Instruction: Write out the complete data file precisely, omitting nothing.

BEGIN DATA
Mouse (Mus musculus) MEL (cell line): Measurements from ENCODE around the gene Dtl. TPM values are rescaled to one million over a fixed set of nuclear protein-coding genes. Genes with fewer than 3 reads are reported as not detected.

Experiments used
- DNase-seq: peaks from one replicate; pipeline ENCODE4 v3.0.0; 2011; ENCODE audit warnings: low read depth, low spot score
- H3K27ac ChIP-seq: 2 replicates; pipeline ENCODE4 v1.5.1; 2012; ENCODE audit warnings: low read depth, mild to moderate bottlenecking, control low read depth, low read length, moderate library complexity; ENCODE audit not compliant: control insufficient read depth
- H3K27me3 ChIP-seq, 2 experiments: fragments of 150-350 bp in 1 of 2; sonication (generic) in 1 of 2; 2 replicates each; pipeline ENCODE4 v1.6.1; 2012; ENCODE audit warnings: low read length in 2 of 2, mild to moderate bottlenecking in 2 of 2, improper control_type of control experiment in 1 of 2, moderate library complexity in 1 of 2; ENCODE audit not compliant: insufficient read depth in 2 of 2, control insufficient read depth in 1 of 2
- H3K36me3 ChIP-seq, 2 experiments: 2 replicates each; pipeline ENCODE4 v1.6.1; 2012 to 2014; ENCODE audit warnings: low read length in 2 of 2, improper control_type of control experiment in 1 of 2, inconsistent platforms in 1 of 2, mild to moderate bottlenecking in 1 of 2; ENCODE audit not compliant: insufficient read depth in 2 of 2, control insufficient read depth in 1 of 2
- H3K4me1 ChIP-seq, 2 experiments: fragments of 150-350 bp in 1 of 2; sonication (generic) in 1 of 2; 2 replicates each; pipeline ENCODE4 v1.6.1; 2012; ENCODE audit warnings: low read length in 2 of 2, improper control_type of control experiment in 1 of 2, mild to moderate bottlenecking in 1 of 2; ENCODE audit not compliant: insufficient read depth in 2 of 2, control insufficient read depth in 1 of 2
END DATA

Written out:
Mouse (Mus musculus) MEL (cell line): Measurements from ENCODE around the gene Dtl. TPM values are rescaled to one million over a fixed set of nuclear protein-coding genes. Genes with fewer than 3 reads are reported as not detected.

Experiments used
- DNase-seq: peaks from one replicate; pipeline ENCODE4 v3.0.0; 2011; ENCODE audit warnings: low read depth, low spot score
- H3K27ac ChIP-seq: 2 replicates; pipeline ENCODE4 v1.5.1; 2012; ENCODE audit warnings: low read depth, mild to moderate bottlenecking, control low read depth, low read length, moderate library complexity; ENCODE audit not compliant: control insufficient read depth
- H3K27me3 ChIP-seq, 2 experiments: fragments of 150-350 bp in 1 of 2; sonication (generic) in 1 of 2; 2 replicates each; pipeline ENCODE4 v1.6.1; 2012; ENCODE audit warnings: low read length in 2 of 2, mild to moderate bottlenecking in 2 of 2, improper control_type of control experiment in 1 of 2, moderate library complexity in 1 of 2; ENCODE audit not compliant: insufficient read depth in 2 of 2, control insufficient read depth in 1 of 2
- H3K36me3 ChIP-seq, 2 experiments: 2 replicates each; pipeline ENCODE4 v1.6.1; 2012 to 2014; ENCODE audit warnings: low read length in 2 of 2, improper control_type of control experiment in 1 of 2, inconsistent platforms in 1 of 2, mild to moderate bottlenecking in 1 of 2; ENCODE audit not compliant: insufficient read depth in 2 of 2, control insufficient read depth in 1 of 2
- H3K4me1 ChIP-seq, 2 experiments: fragments of 150-350 bp in 1 of 2; sonication (generic) in 1 of 2; 2 replicates each; pipeline ENCODE4 v1.6.1; 2012; ENCODE audit warnings: low read length in 2 of 2, improper control_type of control experiment in 1 of 2, mild to moderate bottlenecking in 1 of 2; ENCODE audit not compliant: insufficient read depth in 2 of 2, control insufficient read depth in 1 of 2